Skip to page content

The Biomechanics Laboratory (5,500 square feet) is equipped for investigating how human movement and body tissues are affected by mechanical physics and engineering principles. Biomechanics research in the lab focuses on:

  • Performance improvement
  • Injury prevention
  • Injury assessment as applied to joint implants and bracing of the lower extremity and spine
  • Sport-related concussion

We work with a diverse research population that includes varsity athletes of all ages, older adults, and special clinical populations such as individuals with prostheses, joint replacements, neurologic diseases, and joint instability. We partner with physicians, surgeons, engineers, biopsychologists and computer scientists.

Equipment

The Biomechanics Laboratory contains two motion measurement systems, three force platforms, electromyographic (muscle activity) instrumentation, a Head Impact Telemetry System for collecting head-impact biomechanics data, a NeuroCom balance testing system, a Zeno Walkway, several software packages (MatLab, Visual 3D, SPSS, etc.), and other equipment.

Contact Details

Ramsey Center Room 103
706-542-4132

Affiliated Faculty

Student Involvement

Undergraduates from Kinesiology, Biology, Engineering and other departments are members of research teams as volunteers and in for-credit opportunities. Past students include CURO Fellows, Honors students, pre-allied health care majors, and others interested in biomechanics research.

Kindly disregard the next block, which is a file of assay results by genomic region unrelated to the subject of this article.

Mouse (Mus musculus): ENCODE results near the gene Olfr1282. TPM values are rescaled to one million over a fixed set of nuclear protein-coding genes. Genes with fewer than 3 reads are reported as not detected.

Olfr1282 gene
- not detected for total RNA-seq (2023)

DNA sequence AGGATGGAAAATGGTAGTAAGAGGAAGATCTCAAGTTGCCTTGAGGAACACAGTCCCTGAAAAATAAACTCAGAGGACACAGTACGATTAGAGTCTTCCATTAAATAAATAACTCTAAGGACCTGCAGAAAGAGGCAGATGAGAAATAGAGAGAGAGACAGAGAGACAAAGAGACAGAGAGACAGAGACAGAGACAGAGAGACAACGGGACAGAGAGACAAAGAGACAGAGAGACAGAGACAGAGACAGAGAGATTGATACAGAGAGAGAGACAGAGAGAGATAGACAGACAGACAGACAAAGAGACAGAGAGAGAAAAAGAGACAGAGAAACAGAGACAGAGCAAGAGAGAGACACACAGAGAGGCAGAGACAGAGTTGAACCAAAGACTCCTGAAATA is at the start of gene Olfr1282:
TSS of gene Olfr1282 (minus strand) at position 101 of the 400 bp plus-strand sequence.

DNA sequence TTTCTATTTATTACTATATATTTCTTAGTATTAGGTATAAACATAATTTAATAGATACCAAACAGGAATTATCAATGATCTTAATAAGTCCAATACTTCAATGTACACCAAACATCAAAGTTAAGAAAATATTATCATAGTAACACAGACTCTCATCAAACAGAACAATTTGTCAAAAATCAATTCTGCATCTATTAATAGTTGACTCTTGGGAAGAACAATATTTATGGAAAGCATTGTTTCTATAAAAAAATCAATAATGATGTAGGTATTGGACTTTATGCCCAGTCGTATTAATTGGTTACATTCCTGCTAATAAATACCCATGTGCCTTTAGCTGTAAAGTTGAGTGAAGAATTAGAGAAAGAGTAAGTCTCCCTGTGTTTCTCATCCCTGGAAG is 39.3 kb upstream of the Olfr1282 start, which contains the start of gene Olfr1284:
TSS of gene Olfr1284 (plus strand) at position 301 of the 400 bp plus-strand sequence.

Research

Lower Extremity Joint Injury

  • Patellar tendinopathies and the effects of patellar tendon strapping
  • Cross-cultural adaptation of ankle instability questionnaires
  • Ankle ligament laxity and stiffness in chronic ankle instability
  • Diagnostic accuracy of instrumented and manual talar tilt tests in chronic ankle instability
  • Factors affecting lower extremity mechanics and injury during high-impact landings

Concussion

  • Location and severity of head impacts sustained by football players
  • Concussion evaluation and management
  • Readiness to return to driving following concussion
  • Functional movement following concussion
  • The association between concussion and musculoskeletal injury

Restoration of Physical Function and Performance

  • Spine motion in adolescent idiopathic scoliosis
  • Factors affecting restoration of function after knee or hip arthroplasty
  • Balance strategies used by highly skilled performers and clinical populations